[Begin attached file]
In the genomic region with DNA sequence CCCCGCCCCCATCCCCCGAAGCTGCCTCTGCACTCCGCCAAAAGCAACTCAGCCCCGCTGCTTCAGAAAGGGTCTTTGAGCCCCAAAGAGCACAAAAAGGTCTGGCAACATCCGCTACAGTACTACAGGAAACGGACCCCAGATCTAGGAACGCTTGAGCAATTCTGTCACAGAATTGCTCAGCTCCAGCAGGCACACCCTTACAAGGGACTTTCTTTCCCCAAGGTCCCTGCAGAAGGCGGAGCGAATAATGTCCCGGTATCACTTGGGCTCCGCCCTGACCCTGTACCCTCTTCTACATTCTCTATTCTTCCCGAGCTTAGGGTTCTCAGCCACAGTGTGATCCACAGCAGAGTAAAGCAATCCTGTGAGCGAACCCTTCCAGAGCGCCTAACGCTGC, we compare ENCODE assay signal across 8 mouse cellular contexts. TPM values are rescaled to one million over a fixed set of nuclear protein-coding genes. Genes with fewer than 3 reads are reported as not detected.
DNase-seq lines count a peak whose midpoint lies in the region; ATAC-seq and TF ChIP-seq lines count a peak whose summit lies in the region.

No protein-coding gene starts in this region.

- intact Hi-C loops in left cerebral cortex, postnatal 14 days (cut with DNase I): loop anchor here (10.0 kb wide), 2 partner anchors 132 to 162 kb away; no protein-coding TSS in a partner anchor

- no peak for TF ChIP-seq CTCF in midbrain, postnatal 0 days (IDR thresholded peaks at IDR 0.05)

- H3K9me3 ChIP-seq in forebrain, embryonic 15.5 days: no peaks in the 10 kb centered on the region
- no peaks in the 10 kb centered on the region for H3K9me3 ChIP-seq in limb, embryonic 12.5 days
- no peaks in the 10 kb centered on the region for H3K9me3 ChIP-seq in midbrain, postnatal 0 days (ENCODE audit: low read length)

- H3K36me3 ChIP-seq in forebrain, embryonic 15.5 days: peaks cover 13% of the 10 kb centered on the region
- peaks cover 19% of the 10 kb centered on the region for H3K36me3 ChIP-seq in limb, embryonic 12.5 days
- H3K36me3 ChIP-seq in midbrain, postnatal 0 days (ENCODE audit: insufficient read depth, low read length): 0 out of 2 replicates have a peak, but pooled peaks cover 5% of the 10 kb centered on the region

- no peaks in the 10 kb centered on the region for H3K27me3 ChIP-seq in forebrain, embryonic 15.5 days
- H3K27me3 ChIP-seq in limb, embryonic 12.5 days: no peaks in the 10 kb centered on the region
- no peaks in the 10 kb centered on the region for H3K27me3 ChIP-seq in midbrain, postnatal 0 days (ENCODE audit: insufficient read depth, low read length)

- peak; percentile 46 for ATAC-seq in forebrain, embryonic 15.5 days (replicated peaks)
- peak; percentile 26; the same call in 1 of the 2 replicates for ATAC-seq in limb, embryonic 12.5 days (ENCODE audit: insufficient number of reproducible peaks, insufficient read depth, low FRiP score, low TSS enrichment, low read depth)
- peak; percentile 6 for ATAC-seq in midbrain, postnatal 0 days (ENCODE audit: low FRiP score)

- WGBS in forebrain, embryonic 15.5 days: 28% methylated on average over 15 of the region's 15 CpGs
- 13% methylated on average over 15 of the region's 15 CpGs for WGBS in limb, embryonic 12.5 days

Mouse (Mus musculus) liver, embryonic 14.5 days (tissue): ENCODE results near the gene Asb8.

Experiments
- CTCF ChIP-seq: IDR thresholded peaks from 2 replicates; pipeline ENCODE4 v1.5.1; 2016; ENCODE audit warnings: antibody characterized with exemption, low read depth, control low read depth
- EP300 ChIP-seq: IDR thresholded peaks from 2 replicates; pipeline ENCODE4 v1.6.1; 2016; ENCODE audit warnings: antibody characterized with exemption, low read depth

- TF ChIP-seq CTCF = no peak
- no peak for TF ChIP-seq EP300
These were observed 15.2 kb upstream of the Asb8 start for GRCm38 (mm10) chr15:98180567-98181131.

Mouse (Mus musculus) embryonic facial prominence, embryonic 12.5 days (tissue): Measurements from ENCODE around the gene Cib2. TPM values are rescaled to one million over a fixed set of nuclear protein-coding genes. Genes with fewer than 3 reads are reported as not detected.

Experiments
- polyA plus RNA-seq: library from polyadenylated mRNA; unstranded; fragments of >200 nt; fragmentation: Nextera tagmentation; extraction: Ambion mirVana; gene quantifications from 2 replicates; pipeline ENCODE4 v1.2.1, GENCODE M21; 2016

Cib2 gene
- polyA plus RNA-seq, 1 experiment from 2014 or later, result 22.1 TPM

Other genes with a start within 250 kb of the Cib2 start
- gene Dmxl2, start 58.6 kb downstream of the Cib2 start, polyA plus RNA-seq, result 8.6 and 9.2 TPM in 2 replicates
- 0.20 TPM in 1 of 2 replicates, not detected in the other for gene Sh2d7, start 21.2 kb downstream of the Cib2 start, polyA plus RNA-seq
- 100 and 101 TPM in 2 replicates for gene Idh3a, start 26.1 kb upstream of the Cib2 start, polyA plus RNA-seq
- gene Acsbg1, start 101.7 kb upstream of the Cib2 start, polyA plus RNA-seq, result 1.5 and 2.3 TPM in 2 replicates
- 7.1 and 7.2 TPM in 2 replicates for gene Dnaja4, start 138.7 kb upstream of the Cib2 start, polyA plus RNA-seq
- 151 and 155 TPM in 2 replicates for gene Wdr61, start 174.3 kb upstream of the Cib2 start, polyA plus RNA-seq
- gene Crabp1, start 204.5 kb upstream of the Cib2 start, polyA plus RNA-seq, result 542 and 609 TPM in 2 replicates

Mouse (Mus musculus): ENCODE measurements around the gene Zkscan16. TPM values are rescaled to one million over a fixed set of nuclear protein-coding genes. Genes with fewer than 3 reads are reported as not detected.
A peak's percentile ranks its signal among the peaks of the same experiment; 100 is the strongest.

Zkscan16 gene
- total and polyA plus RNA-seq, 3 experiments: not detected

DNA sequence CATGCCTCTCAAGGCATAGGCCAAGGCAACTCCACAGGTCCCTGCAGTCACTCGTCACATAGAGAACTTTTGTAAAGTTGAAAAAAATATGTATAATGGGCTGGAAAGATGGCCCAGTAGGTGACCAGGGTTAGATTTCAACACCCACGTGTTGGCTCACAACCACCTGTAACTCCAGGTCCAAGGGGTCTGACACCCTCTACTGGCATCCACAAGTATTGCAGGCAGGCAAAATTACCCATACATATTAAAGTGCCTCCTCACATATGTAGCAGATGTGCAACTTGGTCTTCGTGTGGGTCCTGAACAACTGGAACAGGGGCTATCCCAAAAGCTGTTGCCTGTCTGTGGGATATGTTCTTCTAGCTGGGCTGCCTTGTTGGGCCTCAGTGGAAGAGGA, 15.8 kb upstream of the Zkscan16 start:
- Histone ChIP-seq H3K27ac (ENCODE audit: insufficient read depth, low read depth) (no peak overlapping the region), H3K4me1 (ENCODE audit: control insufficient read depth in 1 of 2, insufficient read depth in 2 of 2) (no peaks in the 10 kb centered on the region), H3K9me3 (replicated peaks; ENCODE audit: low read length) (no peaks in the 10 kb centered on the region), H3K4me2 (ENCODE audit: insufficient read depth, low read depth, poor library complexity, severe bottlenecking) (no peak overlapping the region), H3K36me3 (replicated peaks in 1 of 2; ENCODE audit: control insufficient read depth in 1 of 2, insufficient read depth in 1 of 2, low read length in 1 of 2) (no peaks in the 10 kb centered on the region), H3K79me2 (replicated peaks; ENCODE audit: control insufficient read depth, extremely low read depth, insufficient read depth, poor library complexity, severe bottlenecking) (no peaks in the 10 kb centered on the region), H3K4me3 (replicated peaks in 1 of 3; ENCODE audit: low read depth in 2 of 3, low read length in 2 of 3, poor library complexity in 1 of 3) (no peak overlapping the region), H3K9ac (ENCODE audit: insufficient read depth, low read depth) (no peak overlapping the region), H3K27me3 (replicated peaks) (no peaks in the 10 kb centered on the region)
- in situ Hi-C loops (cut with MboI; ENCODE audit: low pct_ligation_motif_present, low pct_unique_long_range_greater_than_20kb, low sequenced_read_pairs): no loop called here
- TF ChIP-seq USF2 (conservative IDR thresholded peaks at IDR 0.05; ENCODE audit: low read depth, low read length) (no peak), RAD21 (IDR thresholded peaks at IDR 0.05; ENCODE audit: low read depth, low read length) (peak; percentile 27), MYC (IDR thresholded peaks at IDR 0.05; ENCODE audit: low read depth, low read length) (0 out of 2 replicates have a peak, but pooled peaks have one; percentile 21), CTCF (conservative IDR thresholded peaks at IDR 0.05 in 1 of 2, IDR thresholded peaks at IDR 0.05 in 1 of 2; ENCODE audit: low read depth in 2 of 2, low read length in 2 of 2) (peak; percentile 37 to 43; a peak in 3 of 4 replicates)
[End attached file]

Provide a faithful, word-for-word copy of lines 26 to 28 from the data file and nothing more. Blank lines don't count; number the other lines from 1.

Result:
These were observed 15.2 kb upstream of the Asb8 start for GRCm38 (mm10) chr15:98180567-98181131.

Mouse (Mus musculus) embryonic facial prominence, embryonic 12.5 days (tissue): Measurements from ENCODE around the gene Cib2. TPM values are rescaled to one million over a fixed set of nuclear protein-coding genes. Genes with fewer than 3 reads are reported as not detected.

Experiments